There are three major categories of communication within a Communication Plan—mandatory, informational, and marketing. Marketing communication is designed to sell stakeholders on the value and benefits of your project. Most projects have no requirements for this type of communication and it's more appropriate in some than others.
Branding is a more sophisticated form of marketing communication. The purpose of branding a project is to establish an identity that conjures up a positive image. This is exactly what the marketing people try to do when they brand a product. For instance, The Coca-Cola Company hopes that you feel good about their products and that you will choose their products from a crowded store shelf because you like the image and emotion associated with it. Maybe it works. If you throw a party and you provide a cooler full of Cokes and Sprites, you probably feel pretty good about the image you're portraying. If you stock a cooler full of "Joe's" cola, you might feel a little embarrassed.
Branding a project has the same connotation. Your purpose is to associate a positive image and emotion when a person hears of your project. Ask yourself some questions regarding the impact your project will have on the organization.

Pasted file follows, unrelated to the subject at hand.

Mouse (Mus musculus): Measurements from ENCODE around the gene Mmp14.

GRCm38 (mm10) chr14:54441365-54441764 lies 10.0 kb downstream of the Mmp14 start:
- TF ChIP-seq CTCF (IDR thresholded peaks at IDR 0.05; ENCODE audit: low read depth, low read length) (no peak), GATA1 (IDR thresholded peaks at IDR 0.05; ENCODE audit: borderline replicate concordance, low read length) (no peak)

- Does it impact a large number of people or maybe the entire company?
- Will it require a culture change or a change in the way people do their job?
- Will your project make people nervous? For instance, will it result in efficiencies so that less people are required to do the same function?
These are the types of projects that would be candidates for branding. Examples of branding activities include:
- Establishing a positive project name. For instance, a project called MarketForce, probably gives more of a positive image than one called Marketing Process Improvement Initiative. You can build a positive image with an easy-to-remember acronym as well.
- Establishing an image/logo. The project should have an image or logo associated with it. The image must be positive and it should be included on all communication coming from the team.
- Buying trinkets. Put your project name or logo on pins, tee shirts, pencils, Frisbees, etc. Reward people with a token that contains the project logo when they do something good. Senior professionals don't always care about trinkets. However, many of your users like them.
- Holding face-to-face meetings. Spend the time to see as many people as possible in person-to-person meetings or small group meetings, especially at the beginning of the project. No one wants to hear all the information about an important project on e-mail. It cheapens the project.
Of course, branding takes time, so you also need to have a project with a long time horizon. A steady stream of positive communication, combined with the positive feeling of the project branding, will help the project be successful and should help overcome any negative perceptions about the project.